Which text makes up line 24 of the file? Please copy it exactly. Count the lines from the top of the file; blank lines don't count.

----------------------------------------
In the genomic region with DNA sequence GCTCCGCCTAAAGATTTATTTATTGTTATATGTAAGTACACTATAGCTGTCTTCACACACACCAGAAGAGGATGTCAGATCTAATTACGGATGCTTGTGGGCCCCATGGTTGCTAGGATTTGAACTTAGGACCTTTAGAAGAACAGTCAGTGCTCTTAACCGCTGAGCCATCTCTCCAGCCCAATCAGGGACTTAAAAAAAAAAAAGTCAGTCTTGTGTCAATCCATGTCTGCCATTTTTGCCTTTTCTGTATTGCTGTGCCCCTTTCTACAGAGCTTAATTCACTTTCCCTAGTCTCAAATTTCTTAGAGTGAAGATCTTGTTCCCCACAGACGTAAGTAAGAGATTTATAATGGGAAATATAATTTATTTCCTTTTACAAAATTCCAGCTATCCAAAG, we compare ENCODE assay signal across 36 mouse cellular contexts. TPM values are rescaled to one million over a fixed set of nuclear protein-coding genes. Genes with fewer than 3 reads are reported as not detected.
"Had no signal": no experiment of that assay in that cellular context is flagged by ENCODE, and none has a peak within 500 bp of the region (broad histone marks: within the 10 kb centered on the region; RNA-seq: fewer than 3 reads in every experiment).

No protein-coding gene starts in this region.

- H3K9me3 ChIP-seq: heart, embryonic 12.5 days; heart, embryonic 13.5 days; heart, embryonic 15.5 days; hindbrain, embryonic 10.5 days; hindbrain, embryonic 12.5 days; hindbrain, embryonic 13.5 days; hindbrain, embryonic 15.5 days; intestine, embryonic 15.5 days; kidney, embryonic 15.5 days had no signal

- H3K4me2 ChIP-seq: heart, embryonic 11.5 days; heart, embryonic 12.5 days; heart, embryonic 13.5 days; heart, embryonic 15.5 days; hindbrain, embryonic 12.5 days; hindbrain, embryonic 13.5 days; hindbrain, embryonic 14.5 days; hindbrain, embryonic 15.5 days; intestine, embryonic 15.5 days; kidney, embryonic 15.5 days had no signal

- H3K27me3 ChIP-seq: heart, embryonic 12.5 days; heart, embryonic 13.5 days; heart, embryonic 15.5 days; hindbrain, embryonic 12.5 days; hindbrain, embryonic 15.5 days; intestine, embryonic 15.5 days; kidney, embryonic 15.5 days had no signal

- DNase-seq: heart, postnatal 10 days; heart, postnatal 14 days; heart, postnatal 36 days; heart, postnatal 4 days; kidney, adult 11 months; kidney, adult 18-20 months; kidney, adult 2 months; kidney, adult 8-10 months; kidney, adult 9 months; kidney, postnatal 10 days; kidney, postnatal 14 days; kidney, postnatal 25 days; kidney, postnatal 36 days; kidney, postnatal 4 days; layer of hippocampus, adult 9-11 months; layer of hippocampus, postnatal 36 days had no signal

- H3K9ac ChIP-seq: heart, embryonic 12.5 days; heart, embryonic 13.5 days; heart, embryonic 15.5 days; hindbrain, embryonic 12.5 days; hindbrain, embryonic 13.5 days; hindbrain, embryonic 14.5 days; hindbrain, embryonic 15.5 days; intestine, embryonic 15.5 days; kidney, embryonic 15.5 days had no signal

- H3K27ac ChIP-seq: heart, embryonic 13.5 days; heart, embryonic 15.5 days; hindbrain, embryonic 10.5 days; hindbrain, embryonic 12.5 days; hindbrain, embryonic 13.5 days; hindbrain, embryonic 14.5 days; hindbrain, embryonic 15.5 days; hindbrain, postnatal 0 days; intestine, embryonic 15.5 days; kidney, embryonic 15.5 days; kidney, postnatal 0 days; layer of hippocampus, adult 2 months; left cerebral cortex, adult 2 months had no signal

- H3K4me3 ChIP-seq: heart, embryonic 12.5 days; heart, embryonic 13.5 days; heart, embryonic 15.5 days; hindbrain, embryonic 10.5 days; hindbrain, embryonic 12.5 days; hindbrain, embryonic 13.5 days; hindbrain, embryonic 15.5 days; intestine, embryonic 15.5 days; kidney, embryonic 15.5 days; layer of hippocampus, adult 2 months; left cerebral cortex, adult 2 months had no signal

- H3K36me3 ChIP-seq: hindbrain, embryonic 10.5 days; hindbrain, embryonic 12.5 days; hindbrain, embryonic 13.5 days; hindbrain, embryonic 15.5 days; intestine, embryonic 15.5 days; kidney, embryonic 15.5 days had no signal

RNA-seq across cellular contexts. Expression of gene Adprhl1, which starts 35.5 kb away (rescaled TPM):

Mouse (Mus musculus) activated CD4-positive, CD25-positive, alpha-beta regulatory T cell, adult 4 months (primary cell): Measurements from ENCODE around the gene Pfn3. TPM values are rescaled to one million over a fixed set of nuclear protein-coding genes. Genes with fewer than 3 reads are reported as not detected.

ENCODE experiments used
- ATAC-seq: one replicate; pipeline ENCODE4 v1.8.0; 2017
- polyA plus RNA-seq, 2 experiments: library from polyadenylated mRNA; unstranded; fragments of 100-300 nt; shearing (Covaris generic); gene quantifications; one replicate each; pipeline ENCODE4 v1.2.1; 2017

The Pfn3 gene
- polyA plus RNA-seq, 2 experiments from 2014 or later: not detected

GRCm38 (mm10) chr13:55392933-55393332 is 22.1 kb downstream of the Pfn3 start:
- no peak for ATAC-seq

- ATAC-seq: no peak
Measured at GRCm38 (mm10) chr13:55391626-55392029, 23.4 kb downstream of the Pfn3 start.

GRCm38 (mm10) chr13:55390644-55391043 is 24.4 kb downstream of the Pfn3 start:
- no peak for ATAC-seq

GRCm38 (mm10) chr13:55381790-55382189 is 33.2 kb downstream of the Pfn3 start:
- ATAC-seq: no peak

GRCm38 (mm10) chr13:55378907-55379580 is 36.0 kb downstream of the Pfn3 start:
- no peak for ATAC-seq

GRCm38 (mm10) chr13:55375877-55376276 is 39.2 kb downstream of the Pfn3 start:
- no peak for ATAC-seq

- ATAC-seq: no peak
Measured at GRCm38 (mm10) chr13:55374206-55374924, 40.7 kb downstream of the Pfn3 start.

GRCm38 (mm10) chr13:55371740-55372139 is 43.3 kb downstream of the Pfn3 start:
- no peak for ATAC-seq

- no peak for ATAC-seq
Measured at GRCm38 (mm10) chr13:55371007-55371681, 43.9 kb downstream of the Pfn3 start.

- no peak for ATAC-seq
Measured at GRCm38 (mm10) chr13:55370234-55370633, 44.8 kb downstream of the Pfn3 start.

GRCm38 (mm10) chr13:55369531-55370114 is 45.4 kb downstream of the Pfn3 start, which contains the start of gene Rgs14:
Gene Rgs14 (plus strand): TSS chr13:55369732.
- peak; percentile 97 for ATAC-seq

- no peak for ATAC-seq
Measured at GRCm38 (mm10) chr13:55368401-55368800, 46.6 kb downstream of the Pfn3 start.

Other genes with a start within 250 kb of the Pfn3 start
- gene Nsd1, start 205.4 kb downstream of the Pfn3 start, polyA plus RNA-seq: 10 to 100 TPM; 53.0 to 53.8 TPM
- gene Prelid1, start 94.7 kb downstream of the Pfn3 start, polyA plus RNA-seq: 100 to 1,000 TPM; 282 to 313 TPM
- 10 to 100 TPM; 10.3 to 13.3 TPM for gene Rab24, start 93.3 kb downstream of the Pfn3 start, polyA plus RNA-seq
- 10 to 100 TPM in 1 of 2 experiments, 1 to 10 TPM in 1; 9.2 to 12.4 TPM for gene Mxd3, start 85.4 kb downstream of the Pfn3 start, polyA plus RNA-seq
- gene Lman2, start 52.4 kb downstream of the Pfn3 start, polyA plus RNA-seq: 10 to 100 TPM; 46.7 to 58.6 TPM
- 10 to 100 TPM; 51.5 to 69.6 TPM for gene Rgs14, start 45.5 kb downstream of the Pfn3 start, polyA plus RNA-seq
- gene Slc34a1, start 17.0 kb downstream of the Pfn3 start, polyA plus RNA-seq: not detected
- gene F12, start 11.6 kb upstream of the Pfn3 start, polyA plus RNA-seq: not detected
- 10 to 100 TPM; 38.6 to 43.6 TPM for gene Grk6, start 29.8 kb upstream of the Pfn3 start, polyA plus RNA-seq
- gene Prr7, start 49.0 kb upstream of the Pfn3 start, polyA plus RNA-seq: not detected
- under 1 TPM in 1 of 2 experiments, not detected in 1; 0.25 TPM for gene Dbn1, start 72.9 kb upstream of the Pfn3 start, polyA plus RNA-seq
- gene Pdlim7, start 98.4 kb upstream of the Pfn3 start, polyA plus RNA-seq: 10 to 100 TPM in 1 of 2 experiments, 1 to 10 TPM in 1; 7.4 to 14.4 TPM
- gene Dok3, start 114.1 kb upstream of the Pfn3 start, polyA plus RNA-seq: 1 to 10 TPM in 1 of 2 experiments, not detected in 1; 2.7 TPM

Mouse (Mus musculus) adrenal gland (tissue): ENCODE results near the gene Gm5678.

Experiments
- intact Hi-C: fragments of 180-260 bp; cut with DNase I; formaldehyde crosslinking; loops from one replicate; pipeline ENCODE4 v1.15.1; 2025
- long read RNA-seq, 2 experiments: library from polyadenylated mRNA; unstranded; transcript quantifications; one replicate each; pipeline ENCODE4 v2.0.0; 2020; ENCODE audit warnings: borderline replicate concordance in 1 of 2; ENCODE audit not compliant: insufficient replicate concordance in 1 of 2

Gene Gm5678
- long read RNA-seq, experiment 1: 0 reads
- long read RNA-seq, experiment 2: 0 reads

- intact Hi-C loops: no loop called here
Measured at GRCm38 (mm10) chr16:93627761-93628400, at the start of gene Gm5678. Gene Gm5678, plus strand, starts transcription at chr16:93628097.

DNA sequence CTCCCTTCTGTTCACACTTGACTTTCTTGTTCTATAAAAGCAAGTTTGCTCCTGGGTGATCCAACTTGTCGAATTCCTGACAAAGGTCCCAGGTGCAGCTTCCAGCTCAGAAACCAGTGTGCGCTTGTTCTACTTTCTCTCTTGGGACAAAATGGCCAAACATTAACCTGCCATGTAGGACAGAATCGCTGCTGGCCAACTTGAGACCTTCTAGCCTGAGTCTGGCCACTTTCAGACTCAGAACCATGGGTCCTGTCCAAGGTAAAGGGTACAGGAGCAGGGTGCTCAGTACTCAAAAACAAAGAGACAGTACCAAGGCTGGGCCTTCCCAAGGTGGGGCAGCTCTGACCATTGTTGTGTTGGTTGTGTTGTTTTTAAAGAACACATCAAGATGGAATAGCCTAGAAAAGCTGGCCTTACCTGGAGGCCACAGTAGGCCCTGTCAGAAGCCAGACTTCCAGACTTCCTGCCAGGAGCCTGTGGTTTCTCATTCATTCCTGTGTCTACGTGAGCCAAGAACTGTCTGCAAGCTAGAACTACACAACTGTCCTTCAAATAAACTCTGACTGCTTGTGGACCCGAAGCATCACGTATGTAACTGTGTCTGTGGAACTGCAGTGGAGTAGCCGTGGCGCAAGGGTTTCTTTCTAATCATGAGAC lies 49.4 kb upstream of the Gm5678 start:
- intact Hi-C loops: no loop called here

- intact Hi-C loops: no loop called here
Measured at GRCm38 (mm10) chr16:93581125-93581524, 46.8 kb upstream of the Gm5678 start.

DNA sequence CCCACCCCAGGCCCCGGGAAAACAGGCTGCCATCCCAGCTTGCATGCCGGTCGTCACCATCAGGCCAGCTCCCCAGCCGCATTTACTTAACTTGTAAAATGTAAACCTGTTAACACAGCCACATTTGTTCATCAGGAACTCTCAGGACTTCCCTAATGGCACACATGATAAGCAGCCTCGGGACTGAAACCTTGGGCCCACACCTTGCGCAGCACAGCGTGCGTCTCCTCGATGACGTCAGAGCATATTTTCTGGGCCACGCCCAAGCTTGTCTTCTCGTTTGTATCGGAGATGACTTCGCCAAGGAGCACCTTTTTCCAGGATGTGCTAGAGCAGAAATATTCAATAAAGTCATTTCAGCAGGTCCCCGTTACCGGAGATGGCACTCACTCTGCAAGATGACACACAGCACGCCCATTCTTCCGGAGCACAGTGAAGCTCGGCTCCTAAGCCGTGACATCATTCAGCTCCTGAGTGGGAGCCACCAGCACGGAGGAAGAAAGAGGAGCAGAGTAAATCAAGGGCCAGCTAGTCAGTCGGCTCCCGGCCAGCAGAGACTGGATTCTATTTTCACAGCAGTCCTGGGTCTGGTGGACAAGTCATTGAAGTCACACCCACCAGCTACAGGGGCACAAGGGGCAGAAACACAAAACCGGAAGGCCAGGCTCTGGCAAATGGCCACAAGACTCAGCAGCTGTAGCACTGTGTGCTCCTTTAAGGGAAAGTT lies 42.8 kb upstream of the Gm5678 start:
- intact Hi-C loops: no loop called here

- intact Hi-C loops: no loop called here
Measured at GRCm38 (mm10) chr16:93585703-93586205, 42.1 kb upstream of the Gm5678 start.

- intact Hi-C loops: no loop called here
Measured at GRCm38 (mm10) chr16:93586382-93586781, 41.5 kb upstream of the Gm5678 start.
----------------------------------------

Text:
- no peak for ATAC-seq